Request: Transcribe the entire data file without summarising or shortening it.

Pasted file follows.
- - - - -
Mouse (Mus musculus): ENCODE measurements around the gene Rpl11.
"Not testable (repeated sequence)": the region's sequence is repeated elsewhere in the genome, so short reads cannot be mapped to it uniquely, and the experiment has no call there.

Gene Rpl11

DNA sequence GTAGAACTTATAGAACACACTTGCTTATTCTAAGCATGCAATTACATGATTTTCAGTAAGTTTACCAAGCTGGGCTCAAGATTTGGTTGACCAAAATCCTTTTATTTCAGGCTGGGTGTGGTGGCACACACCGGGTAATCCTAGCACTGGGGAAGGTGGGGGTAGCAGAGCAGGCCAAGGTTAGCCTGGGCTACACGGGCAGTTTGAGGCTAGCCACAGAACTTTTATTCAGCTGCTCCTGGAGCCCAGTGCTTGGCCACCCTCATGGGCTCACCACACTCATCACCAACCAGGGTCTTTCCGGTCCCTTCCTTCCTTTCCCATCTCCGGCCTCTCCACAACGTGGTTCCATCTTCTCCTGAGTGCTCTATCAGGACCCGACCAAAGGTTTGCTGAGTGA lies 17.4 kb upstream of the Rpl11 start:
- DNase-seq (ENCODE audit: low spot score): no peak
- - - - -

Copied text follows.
Mouse (Mus musculus): ENCODE measurements around the gene Rpl11.
"Not testable (repeated sequence)": the region's sequence is repeated elsewhere in the genome, so short reads cannot be mapped to it uniquely, and the experiment has no call there.

Gene Rpl11

DNA sequence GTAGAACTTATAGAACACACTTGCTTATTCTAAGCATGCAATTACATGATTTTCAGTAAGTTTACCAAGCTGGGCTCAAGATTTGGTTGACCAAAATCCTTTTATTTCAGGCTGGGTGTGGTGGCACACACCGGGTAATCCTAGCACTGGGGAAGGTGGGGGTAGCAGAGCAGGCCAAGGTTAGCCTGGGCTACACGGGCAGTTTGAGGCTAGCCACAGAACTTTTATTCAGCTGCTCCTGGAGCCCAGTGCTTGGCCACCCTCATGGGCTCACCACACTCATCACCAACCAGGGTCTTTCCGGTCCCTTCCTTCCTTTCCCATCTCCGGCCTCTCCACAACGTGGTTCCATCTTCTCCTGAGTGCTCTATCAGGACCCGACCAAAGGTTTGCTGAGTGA lies 17.4 kb upstream of the Rpl11 start:
- DNase-seq (ENCODE audit: low spot score): no peak